Movies are rated on a letter-grade scale, from A to F. Opinions by R-J movie critic Carol Cling (C.C.) are indicated by initials. Other opinions are from wire service critics.
Motion Picture Association of America ratings:
G – General audiences, all ages.
PG – Parental guidance suggested. Some material may not be suitable for children.
PG-13 – Parental guidance suggested. Some material may not be suitable for children under 13.
R – Restricted. Under 17 requires accompanying parent or guardian.
NC-17 – No one under 17 admitted.
NR – Not rated.
ALVIN AND THE CHIPMUNKS
(C+) Everybody’s favorite singing chipmunks add rap to their repertoire in a live-action/animation combo starring Jason Lee (TV’s "My Name Is Earl") as David Seville, who loses control of the computer-generated title cuties (voiced by Justin Long, Matthew Gray Gubler and Jesse McCartney) to an evil music executive. (92 min.) PG; mild rude humor.
(B) Keira Knightley reunites with "Pride & Prejudice" director Joe Wright for an admirable, if less than enthralling, adaptation of Ian McEwan’s novel, set in 1935 Britain, about a precocious 13-year-old (Oscar nominee Saoirse Ronan), who misinterprets the romance between a servant’s son ("The Last King of Scotland’s" James McAvoy) and her older sister (Knightley). Nominated for seven Academy Awards, including best picture, supporting actress (Ronan), adapted screenplay and cinematography. (123 min.) R; disturbing war images, profanity, sexual situations. (C.C.)
(B — what else?) Just out of college, bee student Barry B. Benson (voiced by Jerry Seinfeld, who also co-writes) rebels and ventures outside the hive, where he encounters a sympathetic florist (voiced by Renée Zellweger) — and decides to sue the human race for stealing honey. Matthew Broderick, John Goodman, Chris Rock, Alan Arkin, Oprah Winfrey and Kathy Bates buzz in and out of this fast-flying cartoon, while Seinfeld bats a zinger for every stinger. (90 min.) PG; mild suggestive humor.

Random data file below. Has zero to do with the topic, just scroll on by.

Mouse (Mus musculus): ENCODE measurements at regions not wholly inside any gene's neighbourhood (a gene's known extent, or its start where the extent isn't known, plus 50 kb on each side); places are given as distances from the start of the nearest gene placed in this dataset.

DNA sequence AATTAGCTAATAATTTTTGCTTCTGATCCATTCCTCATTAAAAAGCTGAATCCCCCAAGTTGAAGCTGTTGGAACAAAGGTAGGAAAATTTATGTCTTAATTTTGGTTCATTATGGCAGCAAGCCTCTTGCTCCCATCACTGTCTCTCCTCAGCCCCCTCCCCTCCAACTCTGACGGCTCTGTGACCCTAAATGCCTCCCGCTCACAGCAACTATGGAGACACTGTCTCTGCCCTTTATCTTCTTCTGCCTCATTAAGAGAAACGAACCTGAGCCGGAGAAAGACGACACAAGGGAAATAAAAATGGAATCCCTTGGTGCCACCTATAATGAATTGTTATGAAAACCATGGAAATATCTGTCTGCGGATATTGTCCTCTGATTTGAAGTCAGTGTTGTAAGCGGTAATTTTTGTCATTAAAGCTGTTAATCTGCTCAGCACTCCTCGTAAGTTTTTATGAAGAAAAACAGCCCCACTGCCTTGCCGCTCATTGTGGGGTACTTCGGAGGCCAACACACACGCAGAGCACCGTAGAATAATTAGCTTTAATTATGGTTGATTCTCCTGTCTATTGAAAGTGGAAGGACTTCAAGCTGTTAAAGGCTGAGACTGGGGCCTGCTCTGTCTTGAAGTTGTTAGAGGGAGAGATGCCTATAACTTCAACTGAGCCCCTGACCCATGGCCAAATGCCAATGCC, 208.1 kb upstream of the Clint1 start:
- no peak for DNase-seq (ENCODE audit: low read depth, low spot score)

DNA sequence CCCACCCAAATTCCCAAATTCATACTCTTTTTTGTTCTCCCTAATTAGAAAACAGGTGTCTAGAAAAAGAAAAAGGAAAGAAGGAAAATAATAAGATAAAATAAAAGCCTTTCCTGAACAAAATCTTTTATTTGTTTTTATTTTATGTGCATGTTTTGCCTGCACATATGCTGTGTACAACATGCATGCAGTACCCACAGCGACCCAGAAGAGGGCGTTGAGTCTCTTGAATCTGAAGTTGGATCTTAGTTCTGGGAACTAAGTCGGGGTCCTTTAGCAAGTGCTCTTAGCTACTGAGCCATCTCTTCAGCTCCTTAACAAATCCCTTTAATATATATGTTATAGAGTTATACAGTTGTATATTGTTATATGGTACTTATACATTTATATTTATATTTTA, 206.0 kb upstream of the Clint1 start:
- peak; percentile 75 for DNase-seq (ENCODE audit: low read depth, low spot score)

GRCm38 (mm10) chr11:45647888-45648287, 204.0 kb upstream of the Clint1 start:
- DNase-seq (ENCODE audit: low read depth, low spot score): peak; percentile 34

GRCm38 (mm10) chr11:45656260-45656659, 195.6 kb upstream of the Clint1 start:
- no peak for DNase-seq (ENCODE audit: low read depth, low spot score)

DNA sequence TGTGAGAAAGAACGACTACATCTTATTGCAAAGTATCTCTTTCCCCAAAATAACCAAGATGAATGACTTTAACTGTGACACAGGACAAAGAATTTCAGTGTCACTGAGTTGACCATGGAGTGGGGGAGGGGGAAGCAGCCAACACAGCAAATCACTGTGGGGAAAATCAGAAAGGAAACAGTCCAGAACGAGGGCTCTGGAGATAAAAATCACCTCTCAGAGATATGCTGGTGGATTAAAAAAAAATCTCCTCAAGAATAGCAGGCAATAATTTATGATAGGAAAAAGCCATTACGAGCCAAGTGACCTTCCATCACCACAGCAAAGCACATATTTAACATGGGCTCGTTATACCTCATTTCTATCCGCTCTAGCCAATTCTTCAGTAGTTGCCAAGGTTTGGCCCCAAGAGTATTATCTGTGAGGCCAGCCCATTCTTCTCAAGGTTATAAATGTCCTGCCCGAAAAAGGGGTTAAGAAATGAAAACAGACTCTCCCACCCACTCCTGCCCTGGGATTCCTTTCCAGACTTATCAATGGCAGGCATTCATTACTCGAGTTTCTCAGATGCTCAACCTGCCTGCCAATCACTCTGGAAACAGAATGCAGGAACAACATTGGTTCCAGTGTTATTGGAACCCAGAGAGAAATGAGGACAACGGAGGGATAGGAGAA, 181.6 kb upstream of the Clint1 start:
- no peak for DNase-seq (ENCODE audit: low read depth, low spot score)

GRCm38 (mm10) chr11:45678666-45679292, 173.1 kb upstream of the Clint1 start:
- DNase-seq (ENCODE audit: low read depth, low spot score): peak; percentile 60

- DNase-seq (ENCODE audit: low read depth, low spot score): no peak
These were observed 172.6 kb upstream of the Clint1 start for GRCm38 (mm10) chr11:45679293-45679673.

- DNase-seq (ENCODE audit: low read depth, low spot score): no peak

THE BUCKET LIST
(C) Doing it to death: After sharing a hospital room during cancer treatment, a grouchy billionaire (Jack Nicholson) and a dignified mechanic (Morgan Freeman) share death-defying adventures during one last spree. Despite the dynamic duo of Nicholson and Freeman, Rob Reiner’s languid pacing and hokey staging transform what might have been a touching meditation on life’s fleeting wonders into a maudlin exercise in audience manipulation. (97 min.) PG-13; sexual references, profanity. (C.C.)
CHARLIE WILSON’S WAR
(B) Finally, a movie about America’s (mis)adventures in Afghanistan that’s actually entertaining, focusing a good-time Texas congressman (a wry Tom Hanks), a right-wing Houston socialite (a sly Julia Roberts) and a rogue CIA agent (best supporting actor Oscar nominee Philip Seymour Hoffman, in another grand-slam portrayal) teaming up to funnel money and weapons to Mujahedin rebels after the 1979 Soviet invasion. Nominated for one Academy Award: supporting actor. (97 min.) R; profanity, sexual situations, nudity, drug use. (C.C.)
(C-) There Will Be Motion Sickness: Something (or some thing) strange and dangerous is rampaging around New York in "Lost" producer J.J. Abrams’ apocalyptic monster stomp, which pulls the plug on a party full of interchangeable 20-somethings who prove their vapidity with nitwit swiftness — and then hang around, making it even easier for the unidentified beastie to put the bite on them. Alas, we have to sit through an entire movie of shaky-vidcam hokum before they get theirs. No wonder I was rooting for the monster to end it all. Bring Dramamine, or a barf bag, if you’re susceptible to motion sickness. Better yet, steer clear. (105 min.) PG-13; violence, terror, disturbing images. (C.C.)
(C+) Maybe not: A 30-something political consultant (Ryan Reynolds) tries to explain his romantic past to his inquisitive 10-year-old daughter ("Little Miss Sunshine’s" Abigail Breslin), who wants to know everything about her dad’s love life with three very different women (Elizabeth Banks, Isla Fisher, Rachel Weisz). They’re all appealing, which is more than we can say, at times, for this disjointed romantic comedy from writer-director Adam Brooks ("Bridget Jones: The Edge of Reason"), which strains to live up to its smart, rueful potential. (105 minutes.) PG-13; sexual content, profanity, smoking. (C.C.)